Media360: Viewer control has led to greater creativity, says House Of Cards writer

Lord Dodds, author of House of Cards, addresses Media 360
Lord Dodds, author of House of Cards, addresses Media 360

Lord Michael Dobbs, the executive producer and author of House Of Cards, credited Netflix's success to the company understanding the changing market.

Delivering the keynote speech at the Media360 conference in Brighton today, Dobbs said he received the call from Hollywood at a time when the media world was transforming.

He said TV broadcasters were under "tremendous pressure" and audiences were fragmenting.

However, the Hollywood producers said they had Kevin Spacey and David Fincher on board, and were looking to run the series on Netflix.

Dobbs said: "I wasn’t too sure about that. At the time Netflix was a DVD and video rental operation with just 10 million subscribers. They said, ‘Netflix is changing, it’s looking for a new vision'.

"Netflix knew what was happening and it had the ambition to take those changes. They understood that the consumer and viewer was in charge."

Dobbs said the media world was moving from viewers being told by TV scheduling when they should watch the latest series every week to a situation where the viewer had a bigger role.

He said: "Many people expected that this was a relentless drive to the bottom. But consumers are actually very clever, they want choice, and they’re insistent about quality."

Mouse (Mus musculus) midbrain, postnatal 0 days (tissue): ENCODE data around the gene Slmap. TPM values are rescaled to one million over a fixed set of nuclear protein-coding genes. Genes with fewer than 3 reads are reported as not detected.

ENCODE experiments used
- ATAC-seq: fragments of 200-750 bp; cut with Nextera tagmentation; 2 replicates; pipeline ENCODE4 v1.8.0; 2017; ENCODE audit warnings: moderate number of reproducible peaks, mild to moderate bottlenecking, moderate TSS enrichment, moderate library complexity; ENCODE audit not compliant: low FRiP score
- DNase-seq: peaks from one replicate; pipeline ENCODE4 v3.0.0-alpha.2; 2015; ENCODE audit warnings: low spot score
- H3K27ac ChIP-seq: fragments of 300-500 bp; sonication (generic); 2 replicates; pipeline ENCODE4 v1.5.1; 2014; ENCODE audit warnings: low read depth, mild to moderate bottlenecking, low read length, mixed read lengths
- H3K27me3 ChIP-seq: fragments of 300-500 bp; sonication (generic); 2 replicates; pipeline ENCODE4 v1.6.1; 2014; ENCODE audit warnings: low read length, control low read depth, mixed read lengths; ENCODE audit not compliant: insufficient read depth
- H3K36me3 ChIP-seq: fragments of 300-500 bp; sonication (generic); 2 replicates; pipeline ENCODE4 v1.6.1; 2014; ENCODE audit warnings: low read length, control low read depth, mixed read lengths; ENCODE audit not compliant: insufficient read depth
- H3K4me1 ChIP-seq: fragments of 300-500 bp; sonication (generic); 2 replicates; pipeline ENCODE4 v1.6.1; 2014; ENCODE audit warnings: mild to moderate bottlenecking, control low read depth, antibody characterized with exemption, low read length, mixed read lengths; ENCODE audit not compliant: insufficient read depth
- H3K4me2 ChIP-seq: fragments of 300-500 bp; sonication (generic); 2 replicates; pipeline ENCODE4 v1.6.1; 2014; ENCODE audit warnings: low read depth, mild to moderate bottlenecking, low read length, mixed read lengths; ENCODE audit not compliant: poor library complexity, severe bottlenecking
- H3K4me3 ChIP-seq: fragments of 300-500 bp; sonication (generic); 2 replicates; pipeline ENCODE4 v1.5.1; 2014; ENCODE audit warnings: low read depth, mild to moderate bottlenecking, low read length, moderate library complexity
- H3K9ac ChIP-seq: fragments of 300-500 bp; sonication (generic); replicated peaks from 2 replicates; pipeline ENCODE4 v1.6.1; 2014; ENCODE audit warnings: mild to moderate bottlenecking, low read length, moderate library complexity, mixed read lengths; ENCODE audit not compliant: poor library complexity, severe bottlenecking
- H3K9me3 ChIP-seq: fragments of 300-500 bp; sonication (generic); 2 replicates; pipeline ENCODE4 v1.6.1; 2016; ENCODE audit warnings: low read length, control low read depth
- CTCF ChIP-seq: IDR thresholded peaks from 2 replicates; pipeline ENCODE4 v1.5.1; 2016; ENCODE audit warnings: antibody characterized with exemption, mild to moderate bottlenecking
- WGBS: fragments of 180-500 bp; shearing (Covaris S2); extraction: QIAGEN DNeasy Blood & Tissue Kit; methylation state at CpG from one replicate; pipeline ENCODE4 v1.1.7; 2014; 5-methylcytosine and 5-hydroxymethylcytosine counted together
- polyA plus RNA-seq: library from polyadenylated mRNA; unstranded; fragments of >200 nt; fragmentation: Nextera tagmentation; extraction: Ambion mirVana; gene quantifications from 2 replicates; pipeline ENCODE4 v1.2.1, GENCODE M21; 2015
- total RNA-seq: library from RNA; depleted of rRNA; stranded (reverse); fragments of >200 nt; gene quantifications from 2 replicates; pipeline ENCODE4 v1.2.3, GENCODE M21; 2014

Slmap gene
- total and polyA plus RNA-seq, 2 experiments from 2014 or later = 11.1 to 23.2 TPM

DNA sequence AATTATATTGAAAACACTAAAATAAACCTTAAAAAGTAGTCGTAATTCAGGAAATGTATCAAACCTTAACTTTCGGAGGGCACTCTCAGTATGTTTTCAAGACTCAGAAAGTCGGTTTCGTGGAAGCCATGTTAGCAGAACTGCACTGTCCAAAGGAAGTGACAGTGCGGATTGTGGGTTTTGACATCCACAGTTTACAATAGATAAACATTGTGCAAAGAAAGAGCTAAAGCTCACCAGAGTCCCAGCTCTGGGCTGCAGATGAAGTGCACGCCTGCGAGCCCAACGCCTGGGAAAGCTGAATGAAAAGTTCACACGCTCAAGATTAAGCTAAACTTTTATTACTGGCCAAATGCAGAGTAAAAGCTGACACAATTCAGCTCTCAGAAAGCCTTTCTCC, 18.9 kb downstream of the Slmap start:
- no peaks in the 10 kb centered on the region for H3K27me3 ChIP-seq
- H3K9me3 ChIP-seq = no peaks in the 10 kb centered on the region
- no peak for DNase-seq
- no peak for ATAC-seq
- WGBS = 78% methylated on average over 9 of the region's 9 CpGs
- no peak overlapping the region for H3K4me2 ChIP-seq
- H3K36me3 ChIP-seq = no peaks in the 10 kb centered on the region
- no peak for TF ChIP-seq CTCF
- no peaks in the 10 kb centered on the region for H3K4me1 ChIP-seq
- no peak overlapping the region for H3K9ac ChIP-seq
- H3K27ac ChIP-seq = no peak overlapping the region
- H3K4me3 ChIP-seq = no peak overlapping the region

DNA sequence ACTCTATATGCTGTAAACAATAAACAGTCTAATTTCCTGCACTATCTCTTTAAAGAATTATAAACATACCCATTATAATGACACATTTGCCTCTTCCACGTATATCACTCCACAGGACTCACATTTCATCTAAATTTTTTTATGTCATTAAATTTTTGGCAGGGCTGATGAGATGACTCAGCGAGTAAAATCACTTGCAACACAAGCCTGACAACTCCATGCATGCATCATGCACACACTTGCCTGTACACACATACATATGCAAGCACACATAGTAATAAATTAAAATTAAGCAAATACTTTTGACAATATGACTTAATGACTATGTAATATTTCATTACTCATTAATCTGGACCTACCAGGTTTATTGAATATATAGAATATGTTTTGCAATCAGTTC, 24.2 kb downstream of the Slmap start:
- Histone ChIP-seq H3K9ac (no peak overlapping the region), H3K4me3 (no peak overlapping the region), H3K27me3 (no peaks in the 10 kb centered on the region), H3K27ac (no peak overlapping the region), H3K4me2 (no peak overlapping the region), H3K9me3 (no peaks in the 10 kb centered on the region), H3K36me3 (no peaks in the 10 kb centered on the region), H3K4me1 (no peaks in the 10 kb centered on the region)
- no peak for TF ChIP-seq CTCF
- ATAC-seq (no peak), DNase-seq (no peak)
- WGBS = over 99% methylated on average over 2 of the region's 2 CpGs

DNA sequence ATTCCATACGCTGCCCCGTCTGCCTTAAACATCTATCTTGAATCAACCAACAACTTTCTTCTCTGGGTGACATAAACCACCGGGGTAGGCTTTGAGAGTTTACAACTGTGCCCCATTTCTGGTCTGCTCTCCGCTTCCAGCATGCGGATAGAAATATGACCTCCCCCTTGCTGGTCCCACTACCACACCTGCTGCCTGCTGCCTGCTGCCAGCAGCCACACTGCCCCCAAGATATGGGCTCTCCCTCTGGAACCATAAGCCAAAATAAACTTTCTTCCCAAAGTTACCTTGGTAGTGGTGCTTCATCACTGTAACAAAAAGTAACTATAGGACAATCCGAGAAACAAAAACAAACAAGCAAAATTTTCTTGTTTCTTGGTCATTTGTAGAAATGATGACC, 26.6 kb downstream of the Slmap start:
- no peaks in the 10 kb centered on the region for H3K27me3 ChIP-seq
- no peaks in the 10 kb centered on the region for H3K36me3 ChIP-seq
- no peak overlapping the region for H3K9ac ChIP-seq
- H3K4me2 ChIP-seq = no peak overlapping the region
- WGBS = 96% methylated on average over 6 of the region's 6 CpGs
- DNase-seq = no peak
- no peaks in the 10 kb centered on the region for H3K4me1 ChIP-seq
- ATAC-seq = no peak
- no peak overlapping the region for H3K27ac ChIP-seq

Since launching House Of Cards on Netflix three years ago the company has doubled its subscribers to 66 million.

With viewers being able to choose to watch two or three episodes in one go, Dobbs said TV producers have been able to "develop wonderful compelling characters in a way we couldn’t when the schedule was planned".

He said: "It’s not surprising that people are talking about the golden age of TV. Hollywood is no longer king like it used to be ten years ago. You now have people like Kevin Spacey producing TV for the first time in their lives because they understand TV."

This move has also forced broadcasters to raise their game, Dobbs said, resulting in shows such as ITV’s Broadchurch and Downton Abbey.

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